UK Passes Legislation to Send Asylum Seekers to Rwanda, Hope Hostel Prepared as New Home

Britain’s Conservative government has succeeded in securing the passage of legislation aimed at enabling the country to transfer asylum seekers to Rwanda. The move has sparked controversy and raised concerns about the welfare of migrants as they transition to their new home in the Hope Hostel neighborhood on the outskirts of Kigali.

Hope Hostel, a bustling area characterized by street vendors, moto taxis, and grand villas, is slated to accommodate migrants brought in from the UK. Managed by Ismael Bakina, the hostel boasts 50 double rooms, capable of hosting up to 100 guests. Originally serving a different purpose, the hostel provided shelter for survivors of the 1994 genocide until two years ago when it was repurposed.

Currently sitting empty, the hostel awaits the conclusion of the political process in the UK. A Rwandan government spokesperson has assured that asylum seekers from the UK will receive training and support to integrate into the local job market. However, concerns arise amidst Rwanda’s existing employment crisis, with the World Bank reporting a 15% unemployment rate among the labor force in 2023. Moreover, youth unemployment stands at over 20%, posing additional challenges for aspiring workers.

The decision to send asylum seekers to Rwanda has drawn criticism from various quarters, with human rights advocates expressing apprehension about the conditions asylum seekers may face in their new environment. Additionally, questions linger regarding the feasibility and sustainability of the arrangement, particularly in light of Rwanda’s own economic and social challenges.

As the implementation of the legislation unfolds, stakeholders continue to monitor developments closely, emphasizing the importance of ensuring the safety, dignity, and rights of all individuals involved. The fate of asylum seekers sent to Rwanda remains uncertain as they navigate a new chapter in their quest for refuge and stability.

Asylum seekers sent to Rwanda will stay in a hotel with a football pitch and bedrooms with prayer rugs if migrant flights go ahead.

Now that the Government’s Rwanda Bill has passed, the Prime Minister has said ‘nothing will stand in our way’ of getting flights off the ground. French media reported that at least five migrants tragically died while trying to cross the Channel this morning.

The House of Lords ended the deadlock last night after MPs rejected a requirement that Rwanda could not be treated as safe until the secretary of state, having consulted an independent monitoring body, made a statement to Parliament to that effect.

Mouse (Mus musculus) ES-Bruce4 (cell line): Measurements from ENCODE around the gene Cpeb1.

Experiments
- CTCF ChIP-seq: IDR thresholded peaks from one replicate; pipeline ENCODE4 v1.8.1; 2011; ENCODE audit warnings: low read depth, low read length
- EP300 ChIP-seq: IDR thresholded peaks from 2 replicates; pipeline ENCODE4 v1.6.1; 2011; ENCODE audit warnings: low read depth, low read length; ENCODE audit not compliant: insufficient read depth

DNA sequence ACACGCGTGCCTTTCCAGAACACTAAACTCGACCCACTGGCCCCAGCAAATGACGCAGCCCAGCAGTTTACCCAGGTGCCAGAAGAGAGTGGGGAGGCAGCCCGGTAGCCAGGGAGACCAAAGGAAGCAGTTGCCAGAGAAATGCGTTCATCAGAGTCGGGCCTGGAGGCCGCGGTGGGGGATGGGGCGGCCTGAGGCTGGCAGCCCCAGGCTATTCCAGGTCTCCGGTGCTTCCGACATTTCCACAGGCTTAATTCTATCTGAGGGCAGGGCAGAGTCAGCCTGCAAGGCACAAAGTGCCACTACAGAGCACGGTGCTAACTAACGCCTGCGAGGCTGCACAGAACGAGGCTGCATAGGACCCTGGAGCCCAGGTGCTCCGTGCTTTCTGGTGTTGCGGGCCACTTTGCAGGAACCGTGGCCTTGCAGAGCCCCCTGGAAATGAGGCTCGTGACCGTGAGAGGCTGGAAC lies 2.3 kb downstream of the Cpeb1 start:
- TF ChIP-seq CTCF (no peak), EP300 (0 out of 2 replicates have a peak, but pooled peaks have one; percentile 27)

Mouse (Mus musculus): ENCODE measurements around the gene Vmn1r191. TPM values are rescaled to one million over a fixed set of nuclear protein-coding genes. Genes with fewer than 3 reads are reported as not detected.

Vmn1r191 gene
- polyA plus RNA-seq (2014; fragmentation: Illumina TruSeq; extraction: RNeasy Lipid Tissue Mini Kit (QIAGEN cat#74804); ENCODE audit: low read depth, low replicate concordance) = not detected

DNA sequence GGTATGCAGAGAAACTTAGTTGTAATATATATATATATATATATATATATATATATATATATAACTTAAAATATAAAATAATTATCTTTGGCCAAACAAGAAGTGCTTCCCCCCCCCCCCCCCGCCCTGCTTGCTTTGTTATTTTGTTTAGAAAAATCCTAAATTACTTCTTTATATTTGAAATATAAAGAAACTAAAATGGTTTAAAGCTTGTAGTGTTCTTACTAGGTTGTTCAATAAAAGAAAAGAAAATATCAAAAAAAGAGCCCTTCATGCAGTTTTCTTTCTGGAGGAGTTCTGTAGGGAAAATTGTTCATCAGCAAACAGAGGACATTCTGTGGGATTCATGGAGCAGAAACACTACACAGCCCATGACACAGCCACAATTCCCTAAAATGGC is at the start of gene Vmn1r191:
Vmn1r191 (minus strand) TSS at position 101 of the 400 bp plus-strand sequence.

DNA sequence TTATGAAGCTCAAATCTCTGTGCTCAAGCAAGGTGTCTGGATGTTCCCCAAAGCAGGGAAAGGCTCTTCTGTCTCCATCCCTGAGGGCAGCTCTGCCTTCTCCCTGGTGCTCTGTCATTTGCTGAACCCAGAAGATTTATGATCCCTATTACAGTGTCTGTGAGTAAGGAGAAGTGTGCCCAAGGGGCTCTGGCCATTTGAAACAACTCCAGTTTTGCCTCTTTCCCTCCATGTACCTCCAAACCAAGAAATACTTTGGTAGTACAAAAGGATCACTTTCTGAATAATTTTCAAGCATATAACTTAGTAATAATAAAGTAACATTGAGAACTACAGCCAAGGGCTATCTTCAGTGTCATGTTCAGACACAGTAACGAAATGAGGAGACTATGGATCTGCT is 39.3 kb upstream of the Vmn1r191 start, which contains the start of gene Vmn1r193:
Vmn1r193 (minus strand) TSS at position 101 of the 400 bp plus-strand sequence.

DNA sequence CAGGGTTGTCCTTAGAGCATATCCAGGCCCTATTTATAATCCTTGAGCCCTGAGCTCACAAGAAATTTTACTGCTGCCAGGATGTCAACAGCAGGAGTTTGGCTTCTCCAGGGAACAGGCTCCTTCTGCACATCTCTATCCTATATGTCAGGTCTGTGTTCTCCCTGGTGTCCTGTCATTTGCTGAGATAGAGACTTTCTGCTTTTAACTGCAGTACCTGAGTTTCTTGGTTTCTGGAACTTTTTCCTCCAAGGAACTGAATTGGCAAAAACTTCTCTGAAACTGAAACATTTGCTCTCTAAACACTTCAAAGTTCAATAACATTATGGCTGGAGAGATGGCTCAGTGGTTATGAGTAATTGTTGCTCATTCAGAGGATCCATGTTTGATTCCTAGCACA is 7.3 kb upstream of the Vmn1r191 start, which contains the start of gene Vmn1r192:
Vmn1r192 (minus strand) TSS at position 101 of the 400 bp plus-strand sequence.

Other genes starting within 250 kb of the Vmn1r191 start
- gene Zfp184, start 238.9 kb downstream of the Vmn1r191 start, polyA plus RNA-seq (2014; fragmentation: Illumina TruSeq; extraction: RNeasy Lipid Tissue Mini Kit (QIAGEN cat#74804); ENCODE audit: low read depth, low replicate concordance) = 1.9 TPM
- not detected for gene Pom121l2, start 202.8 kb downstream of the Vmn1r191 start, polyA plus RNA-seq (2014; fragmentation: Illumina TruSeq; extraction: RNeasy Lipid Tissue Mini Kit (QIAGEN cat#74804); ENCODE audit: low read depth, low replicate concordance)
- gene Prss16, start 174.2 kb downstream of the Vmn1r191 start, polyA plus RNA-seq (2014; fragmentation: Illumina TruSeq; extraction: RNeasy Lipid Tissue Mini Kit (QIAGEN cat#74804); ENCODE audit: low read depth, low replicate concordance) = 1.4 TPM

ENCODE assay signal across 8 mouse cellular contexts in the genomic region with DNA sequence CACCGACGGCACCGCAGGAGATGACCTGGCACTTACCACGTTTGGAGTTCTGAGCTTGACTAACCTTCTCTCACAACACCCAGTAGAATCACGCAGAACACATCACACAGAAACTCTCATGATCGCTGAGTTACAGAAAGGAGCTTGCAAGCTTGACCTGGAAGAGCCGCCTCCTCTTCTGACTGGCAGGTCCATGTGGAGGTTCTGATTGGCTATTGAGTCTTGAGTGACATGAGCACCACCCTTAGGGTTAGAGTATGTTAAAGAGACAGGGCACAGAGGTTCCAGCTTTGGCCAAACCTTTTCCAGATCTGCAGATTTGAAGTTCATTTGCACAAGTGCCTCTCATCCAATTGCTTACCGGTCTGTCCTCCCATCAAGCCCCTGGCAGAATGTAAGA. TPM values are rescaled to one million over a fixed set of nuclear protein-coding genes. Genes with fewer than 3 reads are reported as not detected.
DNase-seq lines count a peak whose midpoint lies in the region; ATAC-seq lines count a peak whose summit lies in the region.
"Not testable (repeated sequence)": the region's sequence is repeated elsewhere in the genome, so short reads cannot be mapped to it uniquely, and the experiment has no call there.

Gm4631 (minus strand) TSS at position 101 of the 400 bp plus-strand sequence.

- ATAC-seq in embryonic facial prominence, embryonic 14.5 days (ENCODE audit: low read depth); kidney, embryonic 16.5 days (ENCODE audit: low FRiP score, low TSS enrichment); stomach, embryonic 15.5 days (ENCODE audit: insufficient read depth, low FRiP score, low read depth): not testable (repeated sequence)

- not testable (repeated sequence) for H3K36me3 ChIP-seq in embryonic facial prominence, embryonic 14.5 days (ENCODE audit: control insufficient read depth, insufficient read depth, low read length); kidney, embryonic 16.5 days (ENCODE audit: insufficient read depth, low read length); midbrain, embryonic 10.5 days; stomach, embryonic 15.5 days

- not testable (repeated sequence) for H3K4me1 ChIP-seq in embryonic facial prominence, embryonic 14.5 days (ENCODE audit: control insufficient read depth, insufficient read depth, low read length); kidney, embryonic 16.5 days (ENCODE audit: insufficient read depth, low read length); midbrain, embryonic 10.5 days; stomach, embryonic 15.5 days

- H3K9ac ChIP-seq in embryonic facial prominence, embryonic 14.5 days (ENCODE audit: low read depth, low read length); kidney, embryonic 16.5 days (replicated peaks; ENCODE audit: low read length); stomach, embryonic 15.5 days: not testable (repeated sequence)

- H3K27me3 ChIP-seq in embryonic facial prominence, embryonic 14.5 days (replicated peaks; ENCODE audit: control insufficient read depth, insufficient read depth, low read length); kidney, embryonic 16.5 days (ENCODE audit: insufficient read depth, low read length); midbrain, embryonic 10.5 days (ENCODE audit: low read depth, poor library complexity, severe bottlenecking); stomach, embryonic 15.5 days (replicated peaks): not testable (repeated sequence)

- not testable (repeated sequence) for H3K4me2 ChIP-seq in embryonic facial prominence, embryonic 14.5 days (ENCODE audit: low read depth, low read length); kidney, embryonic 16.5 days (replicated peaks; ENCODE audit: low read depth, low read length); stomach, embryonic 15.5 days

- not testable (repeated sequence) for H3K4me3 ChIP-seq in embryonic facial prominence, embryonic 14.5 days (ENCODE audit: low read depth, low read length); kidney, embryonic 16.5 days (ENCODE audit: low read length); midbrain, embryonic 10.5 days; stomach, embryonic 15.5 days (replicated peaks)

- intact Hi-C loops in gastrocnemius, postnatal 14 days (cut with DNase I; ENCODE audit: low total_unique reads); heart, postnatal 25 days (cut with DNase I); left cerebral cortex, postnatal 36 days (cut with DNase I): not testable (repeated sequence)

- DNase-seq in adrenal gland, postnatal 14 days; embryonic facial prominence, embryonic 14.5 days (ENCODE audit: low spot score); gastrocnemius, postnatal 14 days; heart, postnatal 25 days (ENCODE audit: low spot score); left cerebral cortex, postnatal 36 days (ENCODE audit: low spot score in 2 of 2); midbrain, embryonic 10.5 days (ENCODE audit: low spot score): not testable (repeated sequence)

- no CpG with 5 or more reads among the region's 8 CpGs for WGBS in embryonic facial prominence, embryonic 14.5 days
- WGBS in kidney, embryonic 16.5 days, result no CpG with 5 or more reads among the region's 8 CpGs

Migrants sent to Rwanda will be staying in £19-a-night tourist hotel Hope Hostel, a hostel in Nyabugogo, the Gasabo district of Kigali.

They will have to get past metal detetctors and bag-scanners in airport-style security to enter the hotel.

It will be the first place asylum seekers will stay for around three months while their claims are being processed before they are moved elsewhere.

They will be allowed to move around freely and leave the property as they wish, which is described on Tripadvisor as offering WiFi and good views of the surrounding hills.

Former Home Secretary Priti Patel made a private visit to Hope Hostel in April 2022 to see an example of what accommodation may be on offer.

The complex has 50 rooms at and can accommodate around 100 people with up to two people per room and sharing communal bathrooms.

There are plans to expand the facility by building more accommodation blocks, eventually seeing it offer 150 rooms and be able to sleep up to 300 people.

Asylum seekers are expected to be provided meals three times a day to eat in a communal dining room, with some kitchen facilities also available for those with special dietary requirements.

However, many of the other Rwandan homes initially reserved for deported UK migrants were reportedly sold off to locals in Kigali, while the Tories floundered over the controversial policy.

According to developers of the Bwiza Riverside estate, 70 per cent of the 163 homes have been taken, with ‘sold’ signs popping up in front of the properties.

ADHI-Rwanda said the homes had gone to ‘private people who want to live in them’ which means there will only be spaces for a handful of migrants if flights from Britain ever take off.

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